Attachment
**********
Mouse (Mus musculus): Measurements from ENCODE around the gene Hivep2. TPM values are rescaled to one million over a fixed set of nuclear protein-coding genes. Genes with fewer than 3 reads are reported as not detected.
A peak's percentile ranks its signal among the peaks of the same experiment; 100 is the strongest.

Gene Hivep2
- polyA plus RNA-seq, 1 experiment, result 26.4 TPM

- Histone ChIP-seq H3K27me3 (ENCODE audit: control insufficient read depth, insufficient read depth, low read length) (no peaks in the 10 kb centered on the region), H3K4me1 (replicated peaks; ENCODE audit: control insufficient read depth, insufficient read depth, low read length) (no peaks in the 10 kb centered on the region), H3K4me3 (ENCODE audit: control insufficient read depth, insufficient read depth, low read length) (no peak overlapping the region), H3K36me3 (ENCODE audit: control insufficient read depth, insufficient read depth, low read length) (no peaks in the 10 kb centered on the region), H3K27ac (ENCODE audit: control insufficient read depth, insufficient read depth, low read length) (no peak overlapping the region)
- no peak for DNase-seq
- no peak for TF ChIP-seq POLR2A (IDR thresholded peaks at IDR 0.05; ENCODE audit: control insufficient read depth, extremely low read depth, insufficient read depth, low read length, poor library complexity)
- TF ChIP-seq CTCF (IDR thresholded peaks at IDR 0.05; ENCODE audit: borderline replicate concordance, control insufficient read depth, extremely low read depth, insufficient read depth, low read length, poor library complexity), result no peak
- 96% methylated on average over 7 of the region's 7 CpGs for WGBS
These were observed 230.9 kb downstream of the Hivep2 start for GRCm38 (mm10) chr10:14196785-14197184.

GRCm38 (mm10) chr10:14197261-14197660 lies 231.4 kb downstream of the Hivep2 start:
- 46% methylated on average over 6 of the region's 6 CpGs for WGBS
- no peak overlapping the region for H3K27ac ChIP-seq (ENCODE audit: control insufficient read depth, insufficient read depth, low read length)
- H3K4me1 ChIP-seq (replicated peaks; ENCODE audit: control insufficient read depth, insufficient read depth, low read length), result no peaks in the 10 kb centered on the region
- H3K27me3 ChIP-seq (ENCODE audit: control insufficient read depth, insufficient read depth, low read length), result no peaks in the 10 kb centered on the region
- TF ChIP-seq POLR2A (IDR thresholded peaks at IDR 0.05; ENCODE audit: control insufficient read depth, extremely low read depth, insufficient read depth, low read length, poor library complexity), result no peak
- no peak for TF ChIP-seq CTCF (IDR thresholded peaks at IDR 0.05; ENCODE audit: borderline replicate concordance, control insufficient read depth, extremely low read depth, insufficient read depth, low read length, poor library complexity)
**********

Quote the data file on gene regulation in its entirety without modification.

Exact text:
Mouse (Mus musculus): Measurements from ENCODE around the gene Hivep2. TPM values are rescaled to one million over a fixed set of nuclear protein-coding genes. Genes with fewer than 3 reads are reported as not detected.
A peak's percentile ranks its signal among the peaks of the same experiment; 100 is the strongest.

Gene Hivep2
- polyA plus RNA-seq, 1 experiment, result 26.4 TPM

- Histone ChIP-seq H3K27me3 (ENCODE audit: control insufficient read depth, insufficient read depth, low read length) (no peaks in the 10 kb centered on the region), H3K4me1 (replicated peaks; ENCODE audit: control insufficient read depth, insufficient read depth, low read length) (no peaks in the 10 kb centered on the region), H3K4me3 (ENCODE audit: control insufficient read depth, insufficient read depth, low read length) (no peak overlapping the region), H3K36me3 (ENCODE audit: control insufficient read depth, insufficient read depth, low read length) (no peaks in the 10 kb centered on the region), H3K27ac (ENCODE audit: control insufficient read depth, insufficient read depth, low read length) (no peak overlapping the region)
- no peak for DNase-seq
- no peak for TF ChIP-seq POLR2A (IDR thresholded peaks at IDR 0.05; ENCODE audit: control insufficient read depth, extremely low read depth, insufficient read depth, low read length, poor library complexity)
- TF ChIP-seq CTCF (IDR thresholded peaks at IDR 0.05; ENCODE audit: borderline replicate concordance, control insufficient read depth, extremely low read depth, insufficient read depth, low read length, poor library complexity), result no peak
- 96% methylated on average over 7 of the region's 7 CpGs for WGBS
These were observed 230.9 kb downstream of the Hivep2 start for GRCm38 (mm10) chr10:14196785-14197184.

GRCm38 (mm10) chr10:14197261-14197660 lies 231.4 kb downstream of the Hivep2 start:
- 46% methylated on average over 6 of the region's 6 CpGs for WGBS
- no peak overlapping the region for H3K27ac ChIP-seq (ENCODE audit: control insufficient read depth, insufficient read depth, low read length)
- H3K4me1 ChIP-seq (replicated peaks; ENCODE audit: control insufficient read depth, insufficient read depth, low read length), result no peaks in the 10 kb centered on the region
- H3K27me3 ChIP-seq (ENCODE audit: control insufficient read depth, insufficient read depth, low read length), result no peaks in the 10 kb centered on the region
- TF ChIP-seq POLR2A (IDR thresholded peaks at IDR 0.05; ENCODE audit: control insufficient read depth, extremely low read depth, insufficient read depth, low read length, poor library complexity), result no peak
- no peak for TF ChIP-seq CTCF (IDR thresholded peaks at IDR 0.05; ENCODE audit: borderline replicate concordance, control insufficient read depth, extremely low read depth, insufficient read depth, low read length, poor library complexity)